So what did God do because of His great mercy? First, He “caused [them] to be born again”. According to Jesus and His apostles, all people are born children of the devil, and of Adam. As such, they can do nothing but sin, since even their good deeds are done for wrong reasons. In Ephesians 2, Paul describes non-Christians as “dead in trespasses and sins”. That is, they are in a state of spiritual death, so they can’t do anything that pleases God. In fact, Paul says this very thing in Romans 8:8 — “Those who are in the flesh cannot please God” (ESV). In verse 7, he says that the minds of such people are “hostile to God”. Because people are born spiritually dead, in order to know and love God, they need to be born again. This means that God changes a person’s heart, so they’re no longer hostile to Him, but love Him, and no longer enslaved to sin, but able to please Him.
However, Peter doesn’t stop there. He says that they were born again “to a living hope”. The word “to” is translated from the Greek word eis, which literally means “into”. It can also be translated “for”, or “because of”. Whatever the precise meaning is here, Peter says that God gave them spiritual birth “into” or “for” “a living hope”. By hope, he means a confident expectation, since this future prospect is promised by God. By calling it “living”, he’s implying that this hope is rooted in the resurrected Jesus Christ.
Finally, Peter explains how God gave them a living hope. It’s “through the resurrection of Jesus Christ from the dead”. They have hope because Jesus has been raised from the dead with a perfect body. Because He’s been raised from the dead, they too will one day be raised, and have perfect bodies that are incapable of being used to sin, and will allow them to enjoy God fully.
God has Provided a Lasting Inheritance
In verse 4, Peter further describes the hope that he and his audience have by saying they’ve been born again “to an inheritance that is imperishable, undefiled, and unfading, kept in heaven for you”.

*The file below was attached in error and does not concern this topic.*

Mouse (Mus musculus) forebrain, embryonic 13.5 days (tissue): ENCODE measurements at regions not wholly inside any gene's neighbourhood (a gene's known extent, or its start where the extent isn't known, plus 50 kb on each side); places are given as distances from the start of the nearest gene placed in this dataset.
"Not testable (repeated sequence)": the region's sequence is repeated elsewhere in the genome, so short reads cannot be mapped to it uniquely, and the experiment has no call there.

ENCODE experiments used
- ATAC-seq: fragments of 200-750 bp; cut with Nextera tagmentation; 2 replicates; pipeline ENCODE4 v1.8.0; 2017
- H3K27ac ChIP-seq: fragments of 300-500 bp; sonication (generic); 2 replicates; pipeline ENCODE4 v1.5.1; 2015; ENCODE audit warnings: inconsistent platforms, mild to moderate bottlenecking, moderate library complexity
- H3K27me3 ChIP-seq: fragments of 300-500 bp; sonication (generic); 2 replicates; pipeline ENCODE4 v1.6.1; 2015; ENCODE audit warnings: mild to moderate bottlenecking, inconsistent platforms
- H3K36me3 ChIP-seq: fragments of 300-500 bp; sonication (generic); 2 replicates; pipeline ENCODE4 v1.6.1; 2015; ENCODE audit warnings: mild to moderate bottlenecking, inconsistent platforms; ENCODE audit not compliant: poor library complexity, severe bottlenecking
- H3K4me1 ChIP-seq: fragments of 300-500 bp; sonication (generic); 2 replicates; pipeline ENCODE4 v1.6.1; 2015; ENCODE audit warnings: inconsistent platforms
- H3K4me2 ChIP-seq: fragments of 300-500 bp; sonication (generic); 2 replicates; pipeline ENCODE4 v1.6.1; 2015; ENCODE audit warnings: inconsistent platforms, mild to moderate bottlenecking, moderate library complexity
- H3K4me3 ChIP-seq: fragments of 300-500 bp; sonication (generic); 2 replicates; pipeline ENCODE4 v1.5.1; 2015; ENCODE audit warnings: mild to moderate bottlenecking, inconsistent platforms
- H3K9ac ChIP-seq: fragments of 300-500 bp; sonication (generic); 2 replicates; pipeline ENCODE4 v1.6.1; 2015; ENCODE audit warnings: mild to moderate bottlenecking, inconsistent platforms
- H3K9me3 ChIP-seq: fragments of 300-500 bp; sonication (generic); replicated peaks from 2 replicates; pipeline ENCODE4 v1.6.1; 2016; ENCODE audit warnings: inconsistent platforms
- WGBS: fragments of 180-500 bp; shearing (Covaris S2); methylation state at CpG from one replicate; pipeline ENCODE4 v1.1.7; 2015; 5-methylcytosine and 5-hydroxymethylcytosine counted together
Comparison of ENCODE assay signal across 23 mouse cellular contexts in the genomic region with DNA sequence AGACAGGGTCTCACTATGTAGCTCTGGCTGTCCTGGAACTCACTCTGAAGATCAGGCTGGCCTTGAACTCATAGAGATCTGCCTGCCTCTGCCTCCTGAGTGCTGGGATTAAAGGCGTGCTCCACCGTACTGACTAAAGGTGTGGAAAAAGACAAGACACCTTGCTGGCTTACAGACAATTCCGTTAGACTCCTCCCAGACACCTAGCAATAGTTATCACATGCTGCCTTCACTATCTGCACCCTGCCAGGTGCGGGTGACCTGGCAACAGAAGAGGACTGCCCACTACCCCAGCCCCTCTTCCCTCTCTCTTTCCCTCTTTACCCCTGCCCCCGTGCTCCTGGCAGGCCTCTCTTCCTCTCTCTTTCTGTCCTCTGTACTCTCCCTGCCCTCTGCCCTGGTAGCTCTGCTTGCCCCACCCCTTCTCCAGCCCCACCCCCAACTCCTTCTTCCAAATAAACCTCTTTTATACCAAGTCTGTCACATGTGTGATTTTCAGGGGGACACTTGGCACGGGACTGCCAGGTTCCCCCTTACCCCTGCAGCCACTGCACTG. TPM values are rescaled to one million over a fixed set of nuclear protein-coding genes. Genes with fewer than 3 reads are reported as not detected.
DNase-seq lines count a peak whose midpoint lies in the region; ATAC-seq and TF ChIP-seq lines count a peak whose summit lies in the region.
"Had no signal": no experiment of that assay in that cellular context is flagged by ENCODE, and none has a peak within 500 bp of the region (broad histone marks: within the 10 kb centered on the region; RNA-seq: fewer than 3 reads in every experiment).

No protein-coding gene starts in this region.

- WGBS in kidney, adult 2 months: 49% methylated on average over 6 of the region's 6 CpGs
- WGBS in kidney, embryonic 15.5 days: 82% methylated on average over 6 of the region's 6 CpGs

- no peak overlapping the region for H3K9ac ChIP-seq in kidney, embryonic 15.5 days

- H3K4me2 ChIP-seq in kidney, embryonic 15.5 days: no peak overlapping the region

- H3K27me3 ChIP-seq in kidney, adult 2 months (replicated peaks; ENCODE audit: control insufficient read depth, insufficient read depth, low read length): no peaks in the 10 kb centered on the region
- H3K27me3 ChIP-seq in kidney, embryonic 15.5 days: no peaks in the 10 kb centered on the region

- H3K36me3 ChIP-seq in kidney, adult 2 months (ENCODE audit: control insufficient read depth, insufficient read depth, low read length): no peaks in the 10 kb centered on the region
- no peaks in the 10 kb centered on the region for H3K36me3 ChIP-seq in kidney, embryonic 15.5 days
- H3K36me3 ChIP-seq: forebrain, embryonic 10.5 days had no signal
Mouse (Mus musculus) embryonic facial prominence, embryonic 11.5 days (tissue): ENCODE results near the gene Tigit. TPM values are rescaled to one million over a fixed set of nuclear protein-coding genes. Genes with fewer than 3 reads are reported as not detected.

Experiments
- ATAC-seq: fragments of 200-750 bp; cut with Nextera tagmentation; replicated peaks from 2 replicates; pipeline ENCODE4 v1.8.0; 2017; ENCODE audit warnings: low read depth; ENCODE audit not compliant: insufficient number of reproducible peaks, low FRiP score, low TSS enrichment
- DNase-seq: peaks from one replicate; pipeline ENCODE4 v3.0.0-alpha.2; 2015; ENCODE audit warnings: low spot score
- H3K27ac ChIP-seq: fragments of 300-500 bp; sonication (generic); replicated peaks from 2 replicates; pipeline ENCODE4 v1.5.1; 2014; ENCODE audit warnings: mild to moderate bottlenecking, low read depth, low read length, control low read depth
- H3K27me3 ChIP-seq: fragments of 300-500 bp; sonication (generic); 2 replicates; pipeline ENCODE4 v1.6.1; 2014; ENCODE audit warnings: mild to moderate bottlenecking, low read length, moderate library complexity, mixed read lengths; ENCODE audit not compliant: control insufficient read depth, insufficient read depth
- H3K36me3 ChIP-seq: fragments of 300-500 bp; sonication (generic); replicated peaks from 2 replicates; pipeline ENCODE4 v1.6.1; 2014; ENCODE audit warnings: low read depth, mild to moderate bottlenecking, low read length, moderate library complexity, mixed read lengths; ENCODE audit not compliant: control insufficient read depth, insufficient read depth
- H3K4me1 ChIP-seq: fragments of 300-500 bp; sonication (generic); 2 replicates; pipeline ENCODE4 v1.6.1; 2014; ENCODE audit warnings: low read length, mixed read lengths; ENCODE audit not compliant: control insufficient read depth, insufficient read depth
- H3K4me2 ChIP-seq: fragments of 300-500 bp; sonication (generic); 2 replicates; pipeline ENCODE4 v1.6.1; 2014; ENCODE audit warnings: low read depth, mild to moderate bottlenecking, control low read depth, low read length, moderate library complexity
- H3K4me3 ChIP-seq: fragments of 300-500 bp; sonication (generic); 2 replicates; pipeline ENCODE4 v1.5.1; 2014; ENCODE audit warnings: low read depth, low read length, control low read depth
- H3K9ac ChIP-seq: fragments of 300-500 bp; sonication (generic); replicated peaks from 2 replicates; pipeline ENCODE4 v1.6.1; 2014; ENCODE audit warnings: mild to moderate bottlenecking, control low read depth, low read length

Again, the word “to” in connection with the new birth and their inheritance simply implies that they possess this inheritance in promise, or hope, form. But what does Peter mean by “an inheritance”? The idea of an inheritance is something that’s promised to be given to a family member when the promiser dies. Since Jesus died, and He’s the One who promised this inheritance to His disciples, and His church, through the new covenant, Peter and his audience are sure to get it. According to the New Testament, the inheritance is eternal life in a perfect body, on a new earth, living in perfect harmony with Jesus and His people.
Peter uses three words to describe the perfection of this inheritance. First, it’s “imperishable”, or will never decay, or become less enjoyable. Second, it’s “undefiled”, or is completely separate from this world, and anything that can harm it. Finally, it’s “unfading”, or never able to be taken away in any sense.
Finally, Peter says that this inheritance is “kept in heaven for you”. The Greek word translated “kept” could also be translated “protected” or “guarded”. Obviously, the One who is protecting this inheritance is God, since it’s protected “in heaven”. Heaven is the spiritual realm where God’s presence is most fully manifested, and where Jesus currently lives.